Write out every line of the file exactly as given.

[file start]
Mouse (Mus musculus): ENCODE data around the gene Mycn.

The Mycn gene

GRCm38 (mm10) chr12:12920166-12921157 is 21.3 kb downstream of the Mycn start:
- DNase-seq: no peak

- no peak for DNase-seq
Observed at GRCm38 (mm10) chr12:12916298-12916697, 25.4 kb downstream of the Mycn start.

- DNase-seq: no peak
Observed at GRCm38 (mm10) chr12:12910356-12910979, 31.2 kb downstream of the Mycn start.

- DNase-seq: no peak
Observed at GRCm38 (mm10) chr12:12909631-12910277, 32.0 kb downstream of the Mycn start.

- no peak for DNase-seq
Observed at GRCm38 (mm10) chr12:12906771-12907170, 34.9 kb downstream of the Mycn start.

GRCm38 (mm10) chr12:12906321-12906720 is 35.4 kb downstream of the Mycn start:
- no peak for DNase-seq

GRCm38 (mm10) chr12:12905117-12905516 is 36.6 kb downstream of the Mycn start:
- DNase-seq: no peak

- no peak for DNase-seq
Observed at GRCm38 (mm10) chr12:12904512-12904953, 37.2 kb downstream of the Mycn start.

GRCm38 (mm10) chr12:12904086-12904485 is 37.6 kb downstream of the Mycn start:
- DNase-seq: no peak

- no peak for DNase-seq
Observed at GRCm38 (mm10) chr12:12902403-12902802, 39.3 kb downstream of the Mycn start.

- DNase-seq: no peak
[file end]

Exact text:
Mouse (Mus musculus): ENCODE data around the gene Mycn.

The Mycn gene

GRCm38 (mm10) chr12:12920166-12921157 is 21.3 kb downstream of the Mycn start:
- DNase-seq: no peak

- no peak for DNase-seq
Observed at GRCm38 (mm10) chr12:12916298-12916697, 25.4 kb downstream of the Mycn start.

- DNase-seq: no peak
Observed at GRCm38 (mm10) chr12:12910356-12910979, 31.2 kb downstream of the Mycn start.

- DNase-seq: no peak
Observed at GRCm38 (mm10) chr12:12909631-12910277, 32.0 kb downstream of the Mycn start.

- no peak for DNase-seq
Observed at GRCm38 (mm10) chr12:12906771-12907170, 34.9 kb downstream of the Mycn start.

GRCm38 (mm10) chr12:12906321-12906720 is 35.4 kb downstream of the Mycn start:
- no peak for DNase-seq

GRCm38 (mm10) chr12:12905117-12905516 is 36.6 kb downstream of the Mycn start:
- DNase-seq: no peak

- no peak for DNase-seq
Observed at GRCm38 (mm10) chr12:12904512-12904953, 37.2 kb downstream of the Mycn start.

GRCm38 (mm10) chr12:12904086-12904485 is 37.6 kb downstream of the Mycn start:
- DNase-seq: no peak

- no peak for DNase-seq
Observed at GRCm38 (mm10) chr12:12902403-12902802, 39.3 kb downstream of the Mycn start.

- DNase-seq: no peak